Unpaved Roads: If a road has a “high clearance vehicle required” warning, it means it. Taking a regular passenger car or motorcycle can lead to a miserable and costly situation. It is not uncommon for tires to blow or vehicles to get stuck. Since there is no cell service, your only options are to walk or wait for another vehicle. Don’t take unnecessary chances in the backcountry.
Big Bend Itinerary Essentials Conclusion
Like many of you, Big Bend National Park was a bucket list adventure for us. The stunning scenery is like no other park we’ve visited.
Mountains, deserts, canyons, and river views blew us away. Our only regret was not having more time to spend in the area.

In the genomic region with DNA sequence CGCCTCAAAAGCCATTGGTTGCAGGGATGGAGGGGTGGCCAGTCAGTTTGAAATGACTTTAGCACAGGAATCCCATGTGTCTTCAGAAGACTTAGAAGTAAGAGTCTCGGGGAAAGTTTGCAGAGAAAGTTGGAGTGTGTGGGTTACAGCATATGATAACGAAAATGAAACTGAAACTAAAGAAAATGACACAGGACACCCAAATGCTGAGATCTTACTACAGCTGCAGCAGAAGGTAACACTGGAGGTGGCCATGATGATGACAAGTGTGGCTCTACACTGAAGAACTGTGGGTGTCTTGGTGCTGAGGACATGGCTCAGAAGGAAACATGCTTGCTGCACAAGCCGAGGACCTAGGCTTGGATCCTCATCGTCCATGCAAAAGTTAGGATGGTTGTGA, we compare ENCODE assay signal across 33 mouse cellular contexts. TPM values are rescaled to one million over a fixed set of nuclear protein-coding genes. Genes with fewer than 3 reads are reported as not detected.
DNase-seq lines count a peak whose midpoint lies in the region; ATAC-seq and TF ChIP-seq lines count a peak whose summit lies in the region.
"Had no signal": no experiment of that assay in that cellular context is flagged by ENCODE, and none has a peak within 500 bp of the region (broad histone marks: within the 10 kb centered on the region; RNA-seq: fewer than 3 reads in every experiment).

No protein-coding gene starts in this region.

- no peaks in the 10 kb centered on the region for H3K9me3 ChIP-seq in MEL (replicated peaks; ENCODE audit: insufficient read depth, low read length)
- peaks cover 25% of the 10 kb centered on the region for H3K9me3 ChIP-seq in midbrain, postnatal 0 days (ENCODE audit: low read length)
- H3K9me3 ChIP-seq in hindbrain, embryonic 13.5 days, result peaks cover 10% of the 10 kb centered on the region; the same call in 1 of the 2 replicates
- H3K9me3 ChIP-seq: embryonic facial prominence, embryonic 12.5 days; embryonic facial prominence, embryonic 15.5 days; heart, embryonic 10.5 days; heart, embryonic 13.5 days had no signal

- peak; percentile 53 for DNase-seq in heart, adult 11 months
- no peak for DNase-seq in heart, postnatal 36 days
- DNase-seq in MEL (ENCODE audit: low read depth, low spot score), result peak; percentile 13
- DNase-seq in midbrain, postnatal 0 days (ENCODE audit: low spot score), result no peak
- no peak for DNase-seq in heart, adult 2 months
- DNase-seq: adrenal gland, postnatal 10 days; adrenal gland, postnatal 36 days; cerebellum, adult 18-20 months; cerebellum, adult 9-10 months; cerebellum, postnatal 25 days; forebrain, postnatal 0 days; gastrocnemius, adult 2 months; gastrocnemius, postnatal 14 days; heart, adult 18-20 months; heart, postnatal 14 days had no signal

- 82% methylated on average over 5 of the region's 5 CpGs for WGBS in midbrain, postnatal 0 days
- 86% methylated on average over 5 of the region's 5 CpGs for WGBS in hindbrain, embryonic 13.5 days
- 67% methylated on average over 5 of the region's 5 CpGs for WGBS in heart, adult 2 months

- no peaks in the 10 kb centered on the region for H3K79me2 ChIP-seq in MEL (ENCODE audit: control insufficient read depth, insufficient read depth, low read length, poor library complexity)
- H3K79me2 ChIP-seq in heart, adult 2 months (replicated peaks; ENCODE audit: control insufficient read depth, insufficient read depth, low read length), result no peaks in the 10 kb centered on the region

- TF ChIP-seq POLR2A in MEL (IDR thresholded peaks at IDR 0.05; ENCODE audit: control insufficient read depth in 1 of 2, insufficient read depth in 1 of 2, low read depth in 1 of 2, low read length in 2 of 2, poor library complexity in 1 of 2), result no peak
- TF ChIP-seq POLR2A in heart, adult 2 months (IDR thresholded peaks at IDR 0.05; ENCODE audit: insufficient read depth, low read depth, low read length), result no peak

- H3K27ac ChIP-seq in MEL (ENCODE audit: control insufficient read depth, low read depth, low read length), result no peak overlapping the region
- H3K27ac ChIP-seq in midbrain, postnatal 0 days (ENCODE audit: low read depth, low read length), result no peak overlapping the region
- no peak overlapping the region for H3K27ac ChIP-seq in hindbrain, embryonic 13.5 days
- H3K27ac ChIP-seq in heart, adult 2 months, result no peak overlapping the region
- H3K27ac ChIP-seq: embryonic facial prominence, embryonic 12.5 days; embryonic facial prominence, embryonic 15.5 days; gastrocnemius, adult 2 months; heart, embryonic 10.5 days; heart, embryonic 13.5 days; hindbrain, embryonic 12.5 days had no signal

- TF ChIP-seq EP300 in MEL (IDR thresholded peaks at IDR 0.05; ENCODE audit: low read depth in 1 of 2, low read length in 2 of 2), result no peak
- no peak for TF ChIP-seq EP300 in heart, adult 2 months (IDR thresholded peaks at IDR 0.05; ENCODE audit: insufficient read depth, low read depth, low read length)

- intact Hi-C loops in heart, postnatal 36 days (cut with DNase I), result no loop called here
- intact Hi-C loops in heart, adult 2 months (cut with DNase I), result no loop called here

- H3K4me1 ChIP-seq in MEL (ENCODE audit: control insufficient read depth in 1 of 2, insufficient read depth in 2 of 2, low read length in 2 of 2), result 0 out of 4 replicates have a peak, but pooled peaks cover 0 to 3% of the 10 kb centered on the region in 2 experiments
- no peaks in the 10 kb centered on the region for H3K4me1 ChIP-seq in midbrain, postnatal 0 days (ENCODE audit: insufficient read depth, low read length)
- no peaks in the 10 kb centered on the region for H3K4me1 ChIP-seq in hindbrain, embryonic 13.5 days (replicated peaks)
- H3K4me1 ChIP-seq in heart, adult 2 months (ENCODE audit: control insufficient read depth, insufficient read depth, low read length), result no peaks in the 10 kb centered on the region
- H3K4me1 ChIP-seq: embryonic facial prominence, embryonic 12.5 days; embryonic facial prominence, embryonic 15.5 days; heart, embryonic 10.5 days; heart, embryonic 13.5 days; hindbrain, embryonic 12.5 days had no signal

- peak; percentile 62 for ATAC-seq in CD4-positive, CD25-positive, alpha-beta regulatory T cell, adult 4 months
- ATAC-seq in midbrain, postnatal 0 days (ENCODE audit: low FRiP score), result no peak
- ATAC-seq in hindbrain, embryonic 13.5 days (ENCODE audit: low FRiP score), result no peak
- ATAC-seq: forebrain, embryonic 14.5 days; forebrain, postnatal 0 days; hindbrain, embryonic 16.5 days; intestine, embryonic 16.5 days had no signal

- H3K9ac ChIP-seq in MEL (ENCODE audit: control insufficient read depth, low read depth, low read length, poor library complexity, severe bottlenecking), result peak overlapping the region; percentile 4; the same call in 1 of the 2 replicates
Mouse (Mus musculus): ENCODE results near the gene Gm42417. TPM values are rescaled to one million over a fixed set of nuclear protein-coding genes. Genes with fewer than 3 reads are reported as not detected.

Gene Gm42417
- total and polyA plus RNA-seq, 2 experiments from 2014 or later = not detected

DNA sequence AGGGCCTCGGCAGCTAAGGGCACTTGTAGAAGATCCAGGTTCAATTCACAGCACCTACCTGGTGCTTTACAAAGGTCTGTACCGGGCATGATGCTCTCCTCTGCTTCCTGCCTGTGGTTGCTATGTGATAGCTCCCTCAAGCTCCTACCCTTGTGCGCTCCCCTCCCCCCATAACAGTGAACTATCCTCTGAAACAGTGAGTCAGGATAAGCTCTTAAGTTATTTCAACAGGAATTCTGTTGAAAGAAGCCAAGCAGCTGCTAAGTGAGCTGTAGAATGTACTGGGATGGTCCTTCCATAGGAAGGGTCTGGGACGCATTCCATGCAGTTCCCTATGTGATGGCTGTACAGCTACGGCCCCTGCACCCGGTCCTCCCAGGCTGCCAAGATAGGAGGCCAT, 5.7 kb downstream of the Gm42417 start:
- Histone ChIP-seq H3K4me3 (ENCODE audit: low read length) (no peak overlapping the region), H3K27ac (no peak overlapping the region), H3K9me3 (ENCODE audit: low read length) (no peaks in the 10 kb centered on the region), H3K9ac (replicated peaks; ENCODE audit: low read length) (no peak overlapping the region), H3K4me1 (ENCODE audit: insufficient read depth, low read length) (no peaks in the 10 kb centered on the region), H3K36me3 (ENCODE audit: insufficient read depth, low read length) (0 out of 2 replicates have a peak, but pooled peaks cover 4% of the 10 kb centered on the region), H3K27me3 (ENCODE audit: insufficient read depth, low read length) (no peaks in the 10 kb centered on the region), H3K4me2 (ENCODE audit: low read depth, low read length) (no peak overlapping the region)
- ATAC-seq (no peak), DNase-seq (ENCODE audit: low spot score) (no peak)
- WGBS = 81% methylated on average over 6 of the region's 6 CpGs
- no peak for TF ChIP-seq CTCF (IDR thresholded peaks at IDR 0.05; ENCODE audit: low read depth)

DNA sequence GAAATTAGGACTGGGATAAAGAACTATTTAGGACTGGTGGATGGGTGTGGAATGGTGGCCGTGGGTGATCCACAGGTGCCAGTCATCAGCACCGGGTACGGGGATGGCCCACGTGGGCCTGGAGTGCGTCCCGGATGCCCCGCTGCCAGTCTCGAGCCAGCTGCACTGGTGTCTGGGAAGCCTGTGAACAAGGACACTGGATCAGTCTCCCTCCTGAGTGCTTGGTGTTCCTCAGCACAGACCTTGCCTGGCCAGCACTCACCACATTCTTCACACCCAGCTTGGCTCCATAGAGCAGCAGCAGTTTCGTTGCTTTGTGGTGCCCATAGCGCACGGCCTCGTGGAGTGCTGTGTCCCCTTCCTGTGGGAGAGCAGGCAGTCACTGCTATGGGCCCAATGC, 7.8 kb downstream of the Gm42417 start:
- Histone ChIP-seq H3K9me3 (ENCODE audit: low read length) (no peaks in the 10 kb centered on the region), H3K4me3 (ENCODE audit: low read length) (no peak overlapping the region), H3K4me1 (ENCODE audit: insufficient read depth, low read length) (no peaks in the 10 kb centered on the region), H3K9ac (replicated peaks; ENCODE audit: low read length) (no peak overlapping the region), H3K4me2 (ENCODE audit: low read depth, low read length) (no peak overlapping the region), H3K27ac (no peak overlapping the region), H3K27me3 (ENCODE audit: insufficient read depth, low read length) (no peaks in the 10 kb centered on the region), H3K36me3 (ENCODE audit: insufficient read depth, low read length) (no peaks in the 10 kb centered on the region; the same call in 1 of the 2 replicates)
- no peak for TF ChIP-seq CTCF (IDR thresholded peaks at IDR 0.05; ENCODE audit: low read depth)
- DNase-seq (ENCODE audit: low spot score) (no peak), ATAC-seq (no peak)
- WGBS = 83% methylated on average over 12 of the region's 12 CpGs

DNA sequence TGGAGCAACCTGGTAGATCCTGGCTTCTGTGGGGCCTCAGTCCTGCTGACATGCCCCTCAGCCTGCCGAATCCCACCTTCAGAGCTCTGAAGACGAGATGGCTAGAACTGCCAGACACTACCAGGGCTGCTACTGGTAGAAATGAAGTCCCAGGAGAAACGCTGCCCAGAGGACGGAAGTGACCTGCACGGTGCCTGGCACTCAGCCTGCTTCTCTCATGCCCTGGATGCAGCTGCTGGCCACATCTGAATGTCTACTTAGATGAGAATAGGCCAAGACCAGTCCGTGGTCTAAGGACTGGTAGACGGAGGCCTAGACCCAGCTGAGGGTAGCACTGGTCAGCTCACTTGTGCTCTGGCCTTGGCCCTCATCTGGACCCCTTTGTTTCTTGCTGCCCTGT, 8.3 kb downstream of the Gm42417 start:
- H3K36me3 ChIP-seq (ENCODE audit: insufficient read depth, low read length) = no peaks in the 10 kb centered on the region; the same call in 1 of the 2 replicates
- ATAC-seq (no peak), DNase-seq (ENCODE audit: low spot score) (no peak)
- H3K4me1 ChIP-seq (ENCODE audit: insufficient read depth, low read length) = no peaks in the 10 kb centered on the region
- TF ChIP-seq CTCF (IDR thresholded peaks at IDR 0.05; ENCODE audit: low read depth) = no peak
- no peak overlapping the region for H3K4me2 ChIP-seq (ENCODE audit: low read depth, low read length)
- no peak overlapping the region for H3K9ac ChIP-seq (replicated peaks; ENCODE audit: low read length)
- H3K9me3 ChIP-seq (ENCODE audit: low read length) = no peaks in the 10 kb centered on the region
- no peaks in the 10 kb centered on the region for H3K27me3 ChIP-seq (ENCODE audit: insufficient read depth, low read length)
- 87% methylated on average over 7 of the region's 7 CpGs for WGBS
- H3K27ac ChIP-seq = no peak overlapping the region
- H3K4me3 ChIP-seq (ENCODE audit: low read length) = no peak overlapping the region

Planning your Big Bend itinerary should include time relaxing while taking in the raw beauty that nature provides. The dark skies will give you ample opportunity to stargaze or even catch a falling star.
With hiking trails, scenic drives, and plenty of wide open spaces, there is something for everyone in Big Bend National Park.
As you plan your visit to Big Bend National Park, we wish you incredible adventures, breathtaking vistas, and unforgettable experiences in this remarkable natural wonder.
Travel Safe and Adventure Often!
Maureen Wright and Robb Strobridge
Entrepreneurs, Wanderlusters, Constant travelers, and Full-time RV Nomads since 2016. We are fueled by life, love, and the pursuit of all things good. Thanks for joining our journey and we hope to see you down the road!